Coca-Cola acquired the remaining stake in Fairlife from its joint venture partner Select Milk Producers, a dairy cooperative. Coca-Cola previously owned a 42.5% minority stake. Financial terms of the deal were not disclosed.
Fairlife, which launched in 2012, started with its Core Power product, a high-protein milk shake, and has since expanded into a wide portfolio of value-added dairy products. Fairlife will continue to operate as a stand-alone business based in Chicago.
Coca-Cola North America President Jim Dinkins said in a Q&A published by the company that Fairlife «plays an important part in our strategy to continue growing as a total beverage company as we innovate to bring people more new products that meet their changing lifestyles and needs.»
Under the tenure of Coca-Cola’s CEO James Quincey, the beverage giant has been moving aggressively to diversify the company’s portfolio beyond its iconic sodas. It’s decision to fully acquire Fairlife is the latest step in that ongoing process. Despite facing challenges with the brand’s reputation in 2019, value-added dairy has been a growing sector in the U.S. and one that could help Coca-Cola going forward.
Fairlife’s ultra-filtered milk, a higher-protein and lower-lactose product, debuted in 2014. Sales have grown by double digits each year, including 42% in the first quarter of 2019. Fairlife reached more than $500 million in retail sales last year, according to Nielsen AMC figures provided by Coca-Cola, so it makes sense that Coke would want to wholly own this brand.
The dairy industry has been struggling with two major dairy processors — Dean Foods and Borden Dairy — filing for bankruptcy. But one bright spot has been innovation, with value-added options and their high margins attractive to companies. Organic Valley debuted an ultra-filtered milk last year and Horizon Organic offers its own high protein milk line to compete with Fairlife. Other products such as New Zealand’s a2 Milk, whose product lacks a protein that can cause stomach discomfort, also challenge Fairlife.
Coca-Cola has faced challenges with the high-protein brand in the past. Most recently, undercover videos of animal abuse taken at a Fairlife supplier dairy in Indiana were released by an animal welfare group. As a result, Coca-Cola and Fairlife faced a flurry of lawsuits accusing the companies of consumer fraud and deceptive marketing. Although Dinkins said in the Q&A that Coke was impressed by the quick action Fairlife took to address the situation, this incident could have influenced the soda giant’s decision to buy out the company all together in order to ensure nothing similar happens again.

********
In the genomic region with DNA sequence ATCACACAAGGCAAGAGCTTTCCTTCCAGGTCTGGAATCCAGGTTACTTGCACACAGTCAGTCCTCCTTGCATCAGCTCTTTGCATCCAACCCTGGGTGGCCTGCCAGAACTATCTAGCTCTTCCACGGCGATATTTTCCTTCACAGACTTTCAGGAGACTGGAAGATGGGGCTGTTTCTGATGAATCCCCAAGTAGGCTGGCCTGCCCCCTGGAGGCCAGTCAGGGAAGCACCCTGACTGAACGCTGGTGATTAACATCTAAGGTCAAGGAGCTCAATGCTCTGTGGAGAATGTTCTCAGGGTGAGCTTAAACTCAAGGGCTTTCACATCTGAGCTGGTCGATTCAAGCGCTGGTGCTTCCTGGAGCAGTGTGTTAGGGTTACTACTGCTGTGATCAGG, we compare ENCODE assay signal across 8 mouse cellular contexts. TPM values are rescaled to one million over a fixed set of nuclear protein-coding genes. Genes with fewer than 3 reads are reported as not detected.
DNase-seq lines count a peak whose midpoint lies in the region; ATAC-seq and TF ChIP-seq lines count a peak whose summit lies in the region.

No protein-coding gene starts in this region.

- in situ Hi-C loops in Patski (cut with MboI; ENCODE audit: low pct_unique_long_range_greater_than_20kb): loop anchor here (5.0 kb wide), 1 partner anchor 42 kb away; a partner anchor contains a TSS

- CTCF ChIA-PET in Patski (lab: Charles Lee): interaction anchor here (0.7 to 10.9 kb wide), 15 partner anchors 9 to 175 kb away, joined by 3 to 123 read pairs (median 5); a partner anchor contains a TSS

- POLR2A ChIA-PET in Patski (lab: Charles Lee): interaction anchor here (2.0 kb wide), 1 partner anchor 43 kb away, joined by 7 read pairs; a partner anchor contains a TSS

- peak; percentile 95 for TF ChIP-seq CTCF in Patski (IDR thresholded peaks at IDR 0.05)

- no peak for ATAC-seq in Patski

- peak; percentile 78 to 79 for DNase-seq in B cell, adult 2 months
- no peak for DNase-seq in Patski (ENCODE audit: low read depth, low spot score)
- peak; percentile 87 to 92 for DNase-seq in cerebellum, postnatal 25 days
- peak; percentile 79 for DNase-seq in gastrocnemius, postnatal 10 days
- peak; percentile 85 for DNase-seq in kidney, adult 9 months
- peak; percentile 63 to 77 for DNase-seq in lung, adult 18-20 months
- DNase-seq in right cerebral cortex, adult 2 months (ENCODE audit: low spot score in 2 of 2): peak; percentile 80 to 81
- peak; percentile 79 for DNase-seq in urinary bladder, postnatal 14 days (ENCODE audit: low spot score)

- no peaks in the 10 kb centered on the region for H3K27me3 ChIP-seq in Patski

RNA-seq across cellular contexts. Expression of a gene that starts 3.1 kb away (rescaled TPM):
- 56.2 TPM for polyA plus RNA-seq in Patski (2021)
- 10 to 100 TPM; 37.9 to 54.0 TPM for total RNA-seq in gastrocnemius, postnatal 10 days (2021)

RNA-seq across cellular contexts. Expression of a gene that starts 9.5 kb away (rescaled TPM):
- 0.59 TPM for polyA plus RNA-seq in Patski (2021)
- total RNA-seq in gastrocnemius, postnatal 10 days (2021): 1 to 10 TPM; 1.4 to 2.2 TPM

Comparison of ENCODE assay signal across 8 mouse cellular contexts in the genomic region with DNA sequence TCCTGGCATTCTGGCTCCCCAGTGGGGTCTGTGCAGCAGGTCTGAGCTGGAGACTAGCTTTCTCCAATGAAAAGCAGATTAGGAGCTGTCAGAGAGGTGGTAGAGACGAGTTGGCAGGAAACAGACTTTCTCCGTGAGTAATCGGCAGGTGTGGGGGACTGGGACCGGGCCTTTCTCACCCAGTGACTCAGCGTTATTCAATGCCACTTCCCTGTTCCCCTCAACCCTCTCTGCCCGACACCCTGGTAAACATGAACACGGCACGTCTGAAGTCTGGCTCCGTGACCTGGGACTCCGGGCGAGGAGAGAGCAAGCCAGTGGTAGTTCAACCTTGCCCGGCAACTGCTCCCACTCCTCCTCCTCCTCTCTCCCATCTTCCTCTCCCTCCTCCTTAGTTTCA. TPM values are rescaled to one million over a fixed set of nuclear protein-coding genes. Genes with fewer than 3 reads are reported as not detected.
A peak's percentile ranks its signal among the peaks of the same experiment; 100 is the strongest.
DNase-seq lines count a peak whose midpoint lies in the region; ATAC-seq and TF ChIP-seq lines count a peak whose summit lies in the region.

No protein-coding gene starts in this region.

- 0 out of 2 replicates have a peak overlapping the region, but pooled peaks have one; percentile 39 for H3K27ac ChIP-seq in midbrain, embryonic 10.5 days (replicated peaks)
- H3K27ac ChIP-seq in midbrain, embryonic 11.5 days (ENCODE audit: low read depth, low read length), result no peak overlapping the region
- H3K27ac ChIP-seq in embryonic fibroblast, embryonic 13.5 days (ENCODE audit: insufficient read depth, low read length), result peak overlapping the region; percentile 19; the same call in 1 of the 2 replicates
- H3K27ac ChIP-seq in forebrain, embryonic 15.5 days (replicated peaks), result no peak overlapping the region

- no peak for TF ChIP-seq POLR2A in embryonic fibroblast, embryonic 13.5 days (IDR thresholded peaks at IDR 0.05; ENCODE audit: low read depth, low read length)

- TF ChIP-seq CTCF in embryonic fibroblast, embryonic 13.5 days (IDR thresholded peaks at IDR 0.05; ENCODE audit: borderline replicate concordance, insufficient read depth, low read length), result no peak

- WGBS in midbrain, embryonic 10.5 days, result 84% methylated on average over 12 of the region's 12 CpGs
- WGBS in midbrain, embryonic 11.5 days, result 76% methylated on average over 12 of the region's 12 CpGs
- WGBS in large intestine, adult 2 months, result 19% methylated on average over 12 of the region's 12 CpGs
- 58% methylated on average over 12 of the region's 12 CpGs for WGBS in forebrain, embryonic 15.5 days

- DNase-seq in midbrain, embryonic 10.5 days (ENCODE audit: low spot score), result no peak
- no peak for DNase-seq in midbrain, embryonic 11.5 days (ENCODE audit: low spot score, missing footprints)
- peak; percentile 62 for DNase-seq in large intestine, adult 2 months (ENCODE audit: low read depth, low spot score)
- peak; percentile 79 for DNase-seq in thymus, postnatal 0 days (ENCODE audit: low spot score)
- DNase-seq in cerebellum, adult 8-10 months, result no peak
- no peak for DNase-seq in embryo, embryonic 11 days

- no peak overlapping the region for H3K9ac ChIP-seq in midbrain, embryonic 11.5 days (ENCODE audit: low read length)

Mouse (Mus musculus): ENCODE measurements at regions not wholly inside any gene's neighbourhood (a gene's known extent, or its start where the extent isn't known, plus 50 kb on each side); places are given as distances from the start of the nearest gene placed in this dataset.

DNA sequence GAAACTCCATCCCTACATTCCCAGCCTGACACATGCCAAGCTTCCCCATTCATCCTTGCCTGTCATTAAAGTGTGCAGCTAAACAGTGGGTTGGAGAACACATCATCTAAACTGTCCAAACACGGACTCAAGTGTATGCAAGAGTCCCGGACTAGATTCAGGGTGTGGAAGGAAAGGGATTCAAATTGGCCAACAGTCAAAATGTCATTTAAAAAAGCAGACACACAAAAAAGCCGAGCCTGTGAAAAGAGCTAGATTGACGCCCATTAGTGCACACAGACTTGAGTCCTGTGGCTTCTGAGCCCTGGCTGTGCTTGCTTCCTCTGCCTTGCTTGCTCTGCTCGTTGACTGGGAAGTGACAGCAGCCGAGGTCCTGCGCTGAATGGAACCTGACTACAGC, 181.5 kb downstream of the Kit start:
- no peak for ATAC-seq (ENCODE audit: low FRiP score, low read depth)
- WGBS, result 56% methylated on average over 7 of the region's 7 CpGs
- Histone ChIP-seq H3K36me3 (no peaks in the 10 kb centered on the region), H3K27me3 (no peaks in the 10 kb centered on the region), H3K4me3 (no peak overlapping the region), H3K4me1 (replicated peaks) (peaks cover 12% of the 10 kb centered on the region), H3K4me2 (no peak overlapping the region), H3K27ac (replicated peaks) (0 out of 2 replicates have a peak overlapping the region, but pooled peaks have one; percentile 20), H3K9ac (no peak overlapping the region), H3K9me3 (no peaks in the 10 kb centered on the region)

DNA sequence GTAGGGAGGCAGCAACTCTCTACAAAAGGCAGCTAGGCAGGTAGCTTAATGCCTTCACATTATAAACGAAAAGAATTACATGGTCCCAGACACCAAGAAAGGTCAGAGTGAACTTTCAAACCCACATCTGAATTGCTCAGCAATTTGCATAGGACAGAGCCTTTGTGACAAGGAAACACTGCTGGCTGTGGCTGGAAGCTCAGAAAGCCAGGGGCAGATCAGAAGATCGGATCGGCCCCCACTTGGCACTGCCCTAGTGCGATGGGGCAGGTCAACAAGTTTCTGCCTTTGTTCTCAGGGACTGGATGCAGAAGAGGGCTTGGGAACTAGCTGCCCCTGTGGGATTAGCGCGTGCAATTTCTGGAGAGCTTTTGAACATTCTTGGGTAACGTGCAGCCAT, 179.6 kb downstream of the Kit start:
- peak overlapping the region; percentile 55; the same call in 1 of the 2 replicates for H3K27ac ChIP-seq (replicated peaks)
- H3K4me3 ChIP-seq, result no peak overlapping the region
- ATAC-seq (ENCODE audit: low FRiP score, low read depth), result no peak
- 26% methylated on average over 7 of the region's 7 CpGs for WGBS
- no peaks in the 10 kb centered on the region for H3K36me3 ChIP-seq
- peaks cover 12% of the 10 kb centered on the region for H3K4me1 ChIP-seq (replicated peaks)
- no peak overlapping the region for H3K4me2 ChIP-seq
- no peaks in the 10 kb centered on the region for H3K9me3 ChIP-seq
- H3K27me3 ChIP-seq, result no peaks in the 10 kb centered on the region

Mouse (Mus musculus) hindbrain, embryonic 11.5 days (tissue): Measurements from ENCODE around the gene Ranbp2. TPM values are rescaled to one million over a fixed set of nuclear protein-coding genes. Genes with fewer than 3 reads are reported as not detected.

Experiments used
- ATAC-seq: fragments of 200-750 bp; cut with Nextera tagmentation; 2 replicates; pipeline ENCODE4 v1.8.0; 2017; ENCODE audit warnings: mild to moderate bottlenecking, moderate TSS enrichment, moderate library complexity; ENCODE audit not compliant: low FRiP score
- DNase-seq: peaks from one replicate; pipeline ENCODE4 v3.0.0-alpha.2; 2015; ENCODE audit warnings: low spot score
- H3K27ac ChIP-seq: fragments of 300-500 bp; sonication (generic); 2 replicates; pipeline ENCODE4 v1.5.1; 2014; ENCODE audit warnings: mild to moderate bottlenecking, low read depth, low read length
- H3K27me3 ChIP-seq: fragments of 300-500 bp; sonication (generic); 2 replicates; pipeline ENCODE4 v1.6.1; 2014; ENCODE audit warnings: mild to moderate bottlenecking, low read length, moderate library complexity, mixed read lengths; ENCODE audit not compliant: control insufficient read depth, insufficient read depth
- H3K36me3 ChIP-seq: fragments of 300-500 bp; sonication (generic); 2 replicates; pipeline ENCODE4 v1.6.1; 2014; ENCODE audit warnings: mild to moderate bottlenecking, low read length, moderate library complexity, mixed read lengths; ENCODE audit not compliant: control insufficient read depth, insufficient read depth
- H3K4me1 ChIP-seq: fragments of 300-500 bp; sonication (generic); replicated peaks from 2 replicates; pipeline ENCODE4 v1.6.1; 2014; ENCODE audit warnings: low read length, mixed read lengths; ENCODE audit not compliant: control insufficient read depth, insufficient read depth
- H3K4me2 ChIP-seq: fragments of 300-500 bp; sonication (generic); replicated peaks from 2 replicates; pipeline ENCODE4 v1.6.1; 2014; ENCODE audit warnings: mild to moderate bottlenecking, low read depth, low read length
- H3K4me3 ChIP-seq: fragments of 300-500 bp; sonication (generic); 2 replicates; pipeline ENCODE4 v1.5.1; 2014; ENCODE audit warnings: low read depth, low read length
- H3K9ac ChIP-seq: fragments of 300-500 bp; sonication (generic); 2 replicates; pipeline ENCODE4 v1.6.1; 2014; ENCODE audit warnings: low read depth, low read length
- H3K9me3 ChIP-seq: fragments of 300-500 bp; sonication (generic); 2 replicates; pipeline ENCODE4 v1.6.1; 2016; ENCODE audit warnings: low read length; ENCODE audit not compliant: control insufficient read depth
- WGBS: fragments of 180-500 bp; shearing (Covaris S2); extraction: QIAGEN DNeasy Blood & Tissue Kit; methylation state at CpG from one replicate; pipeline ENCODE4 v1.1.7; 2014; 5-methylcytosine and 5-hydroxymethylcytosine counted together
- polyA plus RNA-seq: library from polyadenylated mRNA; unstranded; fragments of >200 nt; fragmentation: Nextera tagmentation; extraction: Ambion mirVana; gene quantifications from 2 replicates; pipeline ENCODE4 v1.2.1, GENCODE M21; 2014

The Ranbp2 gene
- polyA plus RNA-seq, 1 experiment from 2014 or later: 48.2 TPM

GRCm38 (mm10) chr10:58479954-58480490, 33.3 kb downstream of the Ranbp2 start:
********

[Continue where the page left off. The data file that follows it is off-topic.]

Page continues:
«Everyone at Coca-Cola was shocked and heartbroken to hear of the incident last summer. That’s why it was important to our team that we be highly involved…,» Dinkins said. «Since then, we’ve been working with Fairlife to ensure their supply chain has the strongest possible policies and practices to assure animal welfare and worker care.»
Fairlife has expanded its offerings in recent years, growing from its filtered milks to high-protein recovery and nutrition shakes and drinkable snacks. Fairlife has already benefited from Coca-Cola’s reach, with its products distributed through the Minute Maid distribution system and Coca-Cola bottlers across the U.S.
Growth will likely continue to be a major goal of the brand when the acquisition closes. In 2018, Fairlife launched in Canada and the company is continuing to expand its production in the U.S. Fairlife already has production facilities in Michigan and Texas, and it is working to build a new facility in Arizona. Although the brand will still operate as a standalone business, building another facility expands its reach and its potential to grow.
This purchase makes sense for Coca-Cola because the company is working to become a «total beverage company» through acquisitions. Coca-Cola has acquired brands in a variety of growing, trendy categories, such as Honest Tea, Topo Chico sparking mineral water, Suja Juice, Zico coconut water and Costa Coffee. Coca-Cola’s growth strategy, fueled in part by a move toward better-for-you beverages, is unlikely to end anytime soon.